Data-driven marketing is the new normal.
The return on investment generated by your content marketing efforts is the top question for any marketer these days. Analytics has become an integral part of any marketing strategy – in case it isn’t in your organization, you better learn.
Today, metrics go beyond simple follower count, like count. With the advent of advanced analytics tools and the growing number of platforms that allow us to speak directly with users, marketers pose a greater challenge on how to measure the true impact of marketing efforts. on the results of the organization.
So what are the metrics that can prove your content strategy is having a business impact? How can you better influence your C-suite to unlock higher marketing budgets? To start, put yourself in their shoes!
Choose the right words
There is a big difference between how a marketer would speak and what the C suite would use. For example, as marketers, we tend to use words like the cost per click of an advertising campaign. However, when a C-suite hears the term “cost per” marketing, they may think of the marketing team as a cost center versus an enabler of business growth. Always talk about “revenue by” or “contribution” with the executive suite, with the aim of creating the perception that the marketing function is a source of commercial revenue.
Yes, the language used to speak with the C suite is just as important as the metrics we use to demonstrate marketing success. A good way to approach the leadership team is to apply buyer persona principles to them as well. Each member of the C-suite will have different issues and needs, and you need to appeal to them to get your point across. By choosing your words wisely with them, your chances of getting the budgets or marketing resources you want increase and you can create best-in-class content.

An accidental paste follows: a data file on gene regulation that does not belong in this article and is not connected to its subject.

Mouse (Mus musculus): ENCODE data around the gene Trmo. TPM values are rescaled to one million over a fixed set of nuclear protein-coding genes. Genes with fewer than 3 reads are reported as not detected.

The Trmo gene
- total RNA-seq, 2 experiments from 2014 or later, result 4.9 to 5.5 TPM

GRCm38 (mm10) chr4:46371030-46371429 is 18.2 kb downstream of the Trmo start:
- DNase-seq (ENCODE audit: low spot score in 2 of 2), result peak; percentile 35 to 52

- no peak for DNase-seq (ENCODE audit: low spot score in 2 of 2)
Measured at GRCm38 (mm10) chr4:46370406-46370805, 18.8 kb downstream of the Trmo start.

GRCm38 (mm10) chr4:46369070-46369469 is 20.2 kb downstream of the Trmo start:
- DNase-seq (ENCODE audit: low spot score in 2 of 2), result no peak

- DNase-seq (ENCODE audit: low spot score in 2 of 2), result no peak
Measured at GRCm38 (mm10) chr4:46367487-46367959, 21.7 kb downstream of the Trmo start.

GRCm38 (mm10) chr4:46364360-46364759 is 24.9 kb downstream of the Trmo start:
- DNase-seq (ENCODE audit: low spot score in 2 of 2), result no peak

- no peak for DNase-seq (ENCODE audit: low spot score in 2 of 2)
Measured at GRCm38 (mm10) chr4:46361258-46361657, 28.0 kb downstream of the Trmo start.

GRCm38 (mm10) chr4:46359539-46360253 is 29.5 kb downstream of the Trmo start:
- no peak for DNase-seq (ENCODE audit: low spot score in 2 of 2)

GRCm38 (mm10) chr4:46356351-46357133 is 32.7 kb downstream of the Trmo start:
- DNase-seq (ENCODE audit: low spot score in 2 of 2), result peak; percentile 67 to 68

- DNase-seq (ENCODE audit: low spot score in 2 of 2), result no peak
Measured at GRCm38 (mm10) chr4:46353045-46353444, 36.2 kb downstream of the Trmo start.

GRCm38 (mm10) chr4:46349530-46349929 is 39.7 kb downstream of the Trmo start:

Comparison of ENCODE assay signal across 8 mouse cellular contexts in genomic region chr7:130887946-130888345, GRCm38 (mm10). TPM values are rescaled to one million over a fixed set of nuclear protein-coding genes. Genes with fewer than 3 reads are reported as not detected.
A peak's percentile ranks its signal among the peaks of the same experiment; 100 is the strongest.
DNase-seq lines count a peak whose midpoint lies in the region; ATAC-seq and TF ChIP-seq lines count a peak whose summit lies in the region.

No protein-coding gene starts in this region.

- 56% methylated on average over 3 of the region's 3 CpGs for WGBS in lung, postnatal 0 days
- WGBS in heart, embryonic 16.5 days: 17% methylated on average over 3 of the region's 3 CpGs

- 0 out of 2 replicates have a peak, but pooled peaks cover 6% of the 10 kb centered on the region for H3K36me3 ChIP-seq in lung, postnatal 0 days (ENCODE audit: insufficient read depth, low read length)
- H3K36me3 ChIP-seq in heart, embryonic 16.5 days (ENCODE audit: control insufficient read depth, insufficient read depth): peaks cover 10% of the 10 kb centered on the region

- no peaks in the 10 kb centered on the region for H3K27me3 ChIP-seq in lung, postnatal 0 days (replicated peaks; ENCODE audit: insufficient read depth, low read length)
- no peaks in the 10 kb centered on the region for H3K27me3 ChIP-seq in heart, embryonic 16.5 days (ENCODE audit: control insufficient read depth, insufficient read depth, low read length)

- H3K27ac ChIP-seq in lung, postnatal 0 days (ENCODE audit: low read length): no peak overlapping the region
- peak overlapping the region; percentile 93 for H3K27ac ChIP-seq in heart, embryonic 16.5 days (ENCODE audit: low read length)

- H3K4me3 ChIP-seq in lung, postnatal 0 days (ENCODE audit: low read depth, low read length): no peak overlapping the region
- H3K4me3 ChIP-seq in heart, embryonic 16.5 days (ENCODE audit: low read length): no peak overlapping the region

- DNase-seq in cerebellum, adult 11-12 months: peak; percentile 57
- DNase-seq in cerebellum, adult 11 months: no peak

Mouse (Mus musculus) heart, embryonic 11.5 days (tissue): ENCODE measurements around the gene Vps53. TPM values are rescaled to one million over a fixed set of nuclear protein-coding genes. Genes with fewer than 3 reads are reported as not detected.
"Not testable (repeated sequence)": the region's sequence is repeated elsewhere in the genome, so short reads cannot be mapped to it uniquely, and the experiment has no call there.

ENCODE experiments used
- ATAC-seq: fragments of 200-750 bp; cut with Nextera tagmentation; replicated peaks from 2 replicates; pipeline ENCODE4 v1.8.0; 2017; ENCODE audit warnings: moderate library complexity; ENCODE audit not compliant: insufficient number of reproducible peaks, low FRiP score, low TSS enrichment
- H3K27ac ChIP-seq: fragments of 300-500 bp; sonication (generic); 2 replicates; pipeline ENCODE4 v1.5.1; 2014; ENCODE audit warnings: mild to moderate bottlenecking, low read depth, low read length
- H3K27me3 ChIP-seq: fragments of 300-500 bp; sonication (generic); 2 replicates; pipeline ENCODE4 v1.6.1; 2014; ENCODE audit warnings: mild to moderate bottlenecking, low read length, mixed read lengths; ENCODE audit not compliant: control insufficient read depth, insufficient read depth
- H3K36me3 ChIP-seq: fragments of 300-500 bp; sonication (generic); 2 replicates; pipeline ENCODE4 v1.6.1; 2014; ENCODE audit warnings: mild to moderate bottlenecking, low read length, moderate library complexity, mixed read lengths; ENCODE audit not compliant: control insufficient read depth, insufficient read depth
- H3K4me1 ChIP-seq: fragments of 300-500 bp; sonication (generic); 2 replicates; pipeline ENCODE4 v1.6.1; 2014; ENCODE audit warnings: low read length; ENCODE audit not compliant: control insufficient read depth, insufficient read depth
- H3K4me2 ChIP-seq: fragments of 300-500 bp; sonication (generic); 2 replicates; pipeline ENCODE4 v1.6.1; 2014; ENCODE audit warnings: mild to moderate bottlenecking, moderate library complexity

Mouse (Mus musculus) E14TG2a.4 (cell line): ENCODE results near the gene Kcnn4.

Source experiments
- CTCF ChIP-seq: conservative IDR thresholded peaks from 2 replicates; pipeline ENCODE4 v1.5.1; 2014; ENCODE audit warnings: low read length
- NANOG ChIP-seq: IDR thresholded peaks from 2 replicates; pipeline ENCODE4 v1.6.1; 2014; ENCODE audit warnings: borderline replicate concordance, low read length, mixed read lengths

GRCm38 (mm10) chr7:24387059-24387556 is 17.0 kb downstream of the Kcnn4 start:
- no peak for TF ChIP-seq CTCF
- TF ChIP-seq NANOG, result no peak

What are these good words?
So the next question would be, if we move away from general metrics like cost per click, subscribers, etc., what language can we use instead?
According to HubSpot, some of the key metrics that may catch C-suite’s attention include:
- Customer acquisition cost (CAC): the formula to calculate this would be the amount the company spends on marketing and sales costs (including ad spend, salaries, overhead) during a given time period , divided by the number of new customers in the same period.
- Relationship between CAC and Customer Lifetime Value (CAC:CLV): Most C-suite members will be interested in the overall value a customer can bring to the business, especially if you are a business based on SaaS and focused on subscription or recurring revenue models. Being able to show the cost of acquiring a customer versus the total value they bring can be incredibly powerful in demonstrating the value of marketing.
- CAC Payback Time: This is the time it takes to recoup customer acquisition costs. You can calculate this by taking the CAC and dividing by the margin-adjusted revenue per month for the average new customer you just signed up, and the resulting number is the number of recovery months.
- Percentage of customers driven by marketing: What percentage of new customers came initially through marketing efforts? What was the first point of contact?
- Percentage of Customers Influenced by Marketing: This percentage is calculated by looking at sales where marketing has had some influence. It can be an initial contact, but it can also be content or other marketing efforts, such as webinars, roundtables, speaking opportunities, that helped nurture the prospect through the funnel.
Prove your worth
Always remember that the C suite ultimately seeks the value of all teams in the business and marketing is also a part of it. Strive to gather the right metrics and research to back up your content marketing campaign, including the ROI and cost of customer acquisition statistics mentioned above. Then present your findings to senior management using their language. By doing this, you will find that they will not only listen to you carefully, but also the success of your content strategy.